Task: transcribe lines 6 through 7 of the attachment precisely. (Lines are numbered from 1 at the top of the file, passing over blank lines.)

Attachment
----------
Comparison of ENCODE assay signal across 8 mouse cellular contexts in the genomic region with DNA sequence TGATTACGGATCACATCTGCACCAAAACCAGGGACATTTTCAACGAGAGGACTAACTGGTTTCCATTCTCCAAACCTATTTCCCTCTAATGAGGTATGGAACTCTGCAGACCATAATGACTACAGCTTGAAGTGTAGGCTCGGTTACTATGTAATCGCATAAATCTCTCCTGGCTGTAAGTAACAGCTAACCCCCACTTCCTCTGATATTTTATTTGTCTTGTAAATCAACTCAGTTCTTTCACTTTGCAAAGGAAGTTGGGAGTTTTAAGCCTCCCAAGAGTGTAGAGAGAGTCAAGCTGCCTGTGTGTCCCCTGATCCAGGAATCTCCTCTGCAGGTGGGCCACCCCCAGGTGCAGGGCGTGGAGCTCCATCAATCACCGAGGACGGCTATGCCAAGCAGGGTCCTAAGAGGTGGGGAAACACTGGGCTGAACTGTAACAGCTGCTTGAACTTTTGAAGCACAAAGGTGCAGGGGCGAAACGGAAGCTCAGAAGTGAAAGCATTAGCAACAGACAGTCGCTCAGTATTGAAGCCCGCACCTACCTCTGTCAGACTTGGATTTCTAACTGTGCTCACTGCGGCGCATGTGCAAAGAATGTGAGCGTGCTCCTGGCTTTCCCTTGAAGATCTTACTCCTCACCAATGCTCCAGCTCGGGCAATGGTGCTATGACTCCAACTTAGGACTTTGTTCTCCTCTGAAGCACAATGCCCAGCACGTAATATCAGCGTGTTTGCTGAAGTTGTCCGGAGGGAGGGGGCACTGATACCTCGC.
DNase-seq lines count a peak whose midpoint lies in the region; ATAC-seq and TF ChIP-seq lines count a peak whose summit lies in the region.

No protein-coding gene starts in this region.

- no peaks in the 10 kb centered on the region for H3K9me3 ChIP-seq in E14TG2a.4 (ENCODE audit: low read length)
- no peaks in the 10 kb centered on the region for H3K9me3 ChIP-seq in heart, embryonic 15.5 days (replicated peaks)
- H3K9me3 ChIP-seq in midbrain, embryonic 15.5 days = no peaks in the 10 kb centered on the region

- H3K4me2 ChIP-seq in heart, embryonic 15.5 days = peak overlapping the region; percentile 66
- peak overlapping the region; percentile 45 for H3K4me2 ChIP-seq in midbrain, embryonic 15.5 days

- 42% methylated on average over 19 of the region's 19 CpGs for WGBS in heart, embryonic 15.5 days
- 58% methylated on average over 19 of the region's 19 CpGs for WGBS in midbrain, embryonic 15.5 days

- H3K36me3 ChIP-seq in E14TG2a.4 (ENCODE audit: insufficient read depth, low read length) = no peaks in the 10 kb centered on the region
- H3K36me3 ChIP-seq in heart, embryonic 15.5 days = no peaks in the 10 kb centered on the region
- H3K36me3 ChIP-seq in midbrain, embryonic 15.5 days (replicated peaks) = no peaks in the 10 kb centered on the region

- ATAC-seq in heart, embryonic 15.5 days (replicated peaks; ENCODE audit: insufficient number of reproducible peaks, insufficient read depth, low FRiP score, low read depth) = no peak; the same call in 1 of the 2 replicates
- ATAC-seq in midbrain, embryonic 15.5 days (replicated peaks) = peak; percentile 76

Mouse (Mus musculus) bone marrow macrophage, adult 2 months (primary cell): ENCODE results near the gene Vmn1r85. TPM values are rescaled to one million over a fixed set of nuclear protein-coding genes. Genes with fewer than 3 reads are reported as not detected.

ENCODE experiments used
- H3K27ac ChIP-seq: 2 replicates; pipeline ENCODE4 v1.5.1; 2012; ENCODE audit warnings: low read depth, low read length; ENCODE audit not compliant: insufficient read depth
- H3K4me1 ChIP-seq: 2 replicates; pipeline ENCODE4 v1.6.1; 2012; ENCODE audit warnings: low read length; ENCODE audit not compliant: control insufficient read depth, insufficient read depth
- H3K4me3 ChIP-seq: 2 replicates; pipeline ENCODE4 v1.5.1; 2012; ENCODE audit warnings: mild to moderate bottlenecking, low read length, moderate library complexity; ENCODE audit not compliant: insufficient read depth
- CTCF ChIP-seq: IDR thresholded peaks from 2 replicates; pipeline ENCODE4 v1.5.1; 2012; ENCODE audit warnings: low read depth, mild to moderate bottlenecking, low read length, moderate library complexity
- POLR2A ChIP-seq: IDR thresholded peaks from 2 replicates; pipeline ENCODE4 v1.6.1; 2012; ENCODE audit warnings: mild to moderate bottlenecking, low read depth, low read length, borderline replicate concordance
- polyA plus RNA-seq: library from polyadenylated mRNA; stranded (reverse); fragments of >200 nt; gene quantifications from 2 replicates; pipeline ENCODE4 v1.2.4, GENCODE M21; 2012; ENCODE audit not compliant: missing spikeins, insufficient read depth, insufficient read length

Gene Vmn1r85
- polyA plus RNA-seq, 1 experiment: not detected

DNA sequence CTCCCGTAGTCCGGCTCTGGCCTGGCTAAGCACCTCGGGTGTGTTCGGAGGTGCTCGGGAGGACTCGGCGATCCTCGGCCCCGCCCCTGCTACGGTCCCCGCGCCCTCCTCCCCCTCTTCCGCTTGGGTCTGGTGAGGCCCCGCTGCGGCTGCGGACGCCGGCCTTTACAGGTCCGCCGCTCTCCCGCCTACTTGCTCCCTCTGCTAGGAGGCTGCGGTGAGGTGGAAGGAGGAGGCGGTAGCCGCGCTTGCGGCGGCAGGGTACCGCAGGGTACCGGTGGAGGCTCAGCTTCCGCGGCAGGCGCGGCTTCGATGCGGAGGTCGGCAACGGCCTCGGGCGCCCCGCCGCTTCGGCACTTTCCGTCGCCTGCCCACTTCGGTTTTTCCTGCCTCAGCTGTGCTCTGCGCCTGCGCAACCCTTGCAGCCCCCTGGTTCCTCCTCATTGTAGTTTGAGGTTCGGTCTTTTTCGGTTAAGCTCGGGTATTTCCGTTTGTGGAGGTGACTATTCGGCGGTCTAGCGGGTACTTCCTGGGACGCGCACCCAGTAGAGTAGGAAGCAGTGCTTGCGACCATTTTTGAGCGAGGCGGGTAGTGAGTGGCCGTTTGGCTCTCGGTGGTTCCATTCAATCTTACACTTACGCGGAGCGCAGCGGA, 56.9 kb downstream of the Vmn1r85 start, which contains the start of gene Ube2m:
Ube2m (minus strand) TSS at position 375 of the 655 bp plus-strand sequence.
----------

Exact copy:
- H3K9me3 ChIP-seq in midbrain, embryonic 15.5 days = no peaks in the 10 kb centered on the region

- H3K4me2 ChIP-seq in heart, embryonic 15.5 days = peak overlapping the region; percentile 66